Keck Medicine of the University of Southern California (USC) is the first medical center in Southern California, post-Food and Drug Administration (FDA) approval, to implant a new wireless device for heart failure patients. The device is designed to reduce readmissions to the hospital and empower patients to be involved in their own health information.

The CardioMEMS Heart Failure System, made by St. Jude Medical, is a tiny wireless sensor, powered by radiofrequency energy and implanted into the pulmonary artery (PA) with minimally invasive surgery. The sensor tracks PA pressure through short, daily readings that the patient conducts using a special pillow with an antenna. Physicians access the readings on a secure website. Clinical trials conducted prior to FDA approval demonstrated a 30 percent reduction in hospital readmissions.

David Shavelle, MD, associate professor of clinical medicine at the Keck School of Medicine of USC, implanted the device in patient Alfredo Delatorre, 71, of La Puente, Calif. on Oct. 15, 2014.

“This device is a game changer for heart failure patients,” said Shavelle. “Before this device, we made medication changes based upon a patient’s symptoms and changes in their weight. Changes in pressures within the heart often occur prior to the onset of a patient’s symptoms. The pivotal CHAMPION clinical study that evaluated the CardioMEMS device showed that medication changes based upon changes in pressures measured by the device reduced future hospitalizations. Now that we have access to pressure data in real time, this will allow us to respond and adjust treatment much faster; responding faster will allow us to reduce future hospitalizations for heart failure.”

Delatorre said the implant offers him a chance to celebrate his 50th wedding anniversary in 2015 with his wife and two daughters, and to watch his five grandchildren grow up. Raised outside a small town in Zacatecas, Mexico that had only two doctors, Delatorre says he is amazed that he is the recipient of this life-saving technology.

“My mother used home remedies,” said Delatorre, who has suffered from heart failure for more than 10 years. “Now I have this new invention. It’s like a gift to my body. It’s like winning the lottery, but it’s better because this is a life.”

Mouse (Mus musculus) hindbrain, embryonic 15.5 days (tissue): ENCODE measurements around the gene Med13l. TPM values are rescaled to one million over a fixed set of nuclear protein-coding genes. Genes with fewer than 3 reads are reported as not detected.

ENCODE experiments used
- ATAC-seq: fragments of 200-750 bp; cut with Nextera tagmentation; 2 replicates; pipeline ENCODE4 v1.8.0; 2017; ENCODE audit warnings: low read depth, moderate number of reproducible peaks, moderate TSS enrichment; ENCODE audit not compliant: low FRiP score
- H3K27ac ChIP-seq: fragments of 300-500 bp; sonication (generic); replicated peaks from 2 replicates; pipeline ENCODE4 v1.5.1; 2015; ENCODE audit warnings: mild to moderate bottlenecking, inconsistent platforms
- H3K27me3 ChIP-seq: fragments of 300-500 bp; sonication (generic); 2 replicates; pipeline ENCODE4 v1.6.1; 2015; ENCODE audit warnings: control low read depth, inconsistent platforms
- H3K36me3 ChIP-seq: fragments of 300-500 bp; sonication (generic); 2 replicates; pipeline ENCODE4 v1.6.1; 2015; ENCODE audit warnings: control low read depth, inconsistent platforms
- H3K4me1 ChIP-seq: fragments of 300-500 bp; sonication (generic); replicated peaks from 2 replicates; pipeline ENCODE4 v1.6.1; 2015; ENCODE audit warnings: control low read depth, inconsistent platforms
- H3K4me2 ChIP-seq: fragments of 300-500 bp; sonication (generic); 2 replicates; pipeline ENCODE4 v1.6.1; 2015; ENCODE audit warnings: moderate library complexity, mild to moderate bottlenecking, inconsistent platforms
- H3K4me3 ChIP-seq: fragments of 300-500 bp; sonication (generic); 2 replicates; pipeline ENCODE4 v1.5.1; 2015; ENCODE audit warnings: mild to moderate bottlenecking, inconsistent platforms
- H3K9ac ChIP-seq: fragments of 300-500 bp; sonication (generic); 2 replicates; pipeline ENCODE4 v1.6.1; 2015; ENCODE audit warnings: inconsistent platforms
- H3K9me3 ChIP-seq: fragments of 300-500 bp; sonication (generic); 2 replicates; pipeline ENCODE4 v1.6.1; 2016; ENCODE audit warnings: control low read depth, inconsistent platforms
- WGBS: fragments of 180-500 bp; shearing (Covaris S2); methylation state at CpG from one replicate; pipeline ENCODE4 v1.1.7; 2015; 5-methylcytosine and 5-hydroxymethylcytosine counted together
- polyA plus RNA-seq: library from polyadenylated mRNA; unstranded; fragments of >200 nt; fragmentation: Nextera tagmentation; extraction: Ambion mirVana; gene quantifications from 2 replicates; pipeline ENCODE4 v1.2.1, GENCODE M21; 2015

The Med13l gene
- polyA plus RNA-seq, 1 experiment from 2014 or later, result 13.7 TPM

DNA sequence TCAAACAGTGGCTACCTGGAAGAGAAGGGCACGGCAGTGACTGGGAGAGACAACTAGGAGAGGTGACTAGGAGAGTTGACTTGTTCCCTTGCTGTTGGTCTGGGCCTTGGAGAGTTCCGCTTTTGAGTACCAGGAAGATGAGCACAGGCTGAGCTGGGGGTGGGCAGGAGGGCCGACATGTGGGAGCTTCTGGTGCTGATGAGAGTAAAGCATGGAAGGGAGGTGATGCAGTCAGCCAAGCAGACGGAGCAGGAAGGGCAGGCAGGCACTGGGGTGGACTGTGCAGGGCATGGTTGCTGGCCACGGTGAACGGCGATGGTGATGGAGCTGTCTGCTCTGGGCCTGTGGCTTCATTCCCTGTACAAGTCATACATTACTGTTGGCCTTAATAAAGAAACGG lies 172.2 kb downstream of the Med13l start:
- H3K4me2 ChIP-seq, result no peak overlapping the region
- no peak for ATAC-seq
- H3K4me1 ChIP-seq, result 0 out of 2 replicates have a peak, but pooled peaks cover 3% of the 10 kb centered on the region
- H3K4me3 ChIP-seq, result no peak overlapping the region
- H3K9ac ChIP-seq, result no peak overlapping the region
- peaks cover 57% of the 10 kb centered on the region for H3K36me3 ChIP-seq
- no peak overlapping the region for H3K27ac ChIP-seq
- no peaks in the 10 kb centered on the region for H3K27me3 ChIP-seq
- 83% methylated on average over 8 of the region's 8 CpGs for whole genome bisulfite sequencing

Heart disease is the No. 1 cause of death in the United States, according to the American Heart Association, killing more than 380,000 Americans every year. Cardiovascular diseases kill more Americans than all forms of cancer combined, with heart disease accounting for one in six deaths in the U.S.

Heart failure occurs when the heart cannot pump enough blood throughout the body. Causes include a past heart attack, high blood pressure, abnormal heart valves and diabetes. Those suffering from heart failure experience shortness of breath, fatigue, nausea, increased heart rate and water retention leading to swelling of the abdomen, legs and feet and an inability to sleep lying flat due to fluid build-up in the lungs. Some patients can recover heart function and lead normal lives, some require transplants or an implanted ventricular assist device and some have limited physical function and require frequent hospitalizations. Typically, heart failure affects people age 65 or older, although it can strike at any age and sometimes during pregnancy in younger women.

Monitoring this device for Delatorre and other patients is provided by a heart failure team at Keck Medicine of USC that includes Shavelle, Michael Fong, MD, associate professor of clinical medicine; Luanda Grazette, MD, associate professor of clinical medicine; Leslie Saxon, MD, professor and clinical scholar and founder of the USC Center for Body Computing and Andrew Yoon, MD, assistant professor of clinical medicine.

by Leslie Ridgeway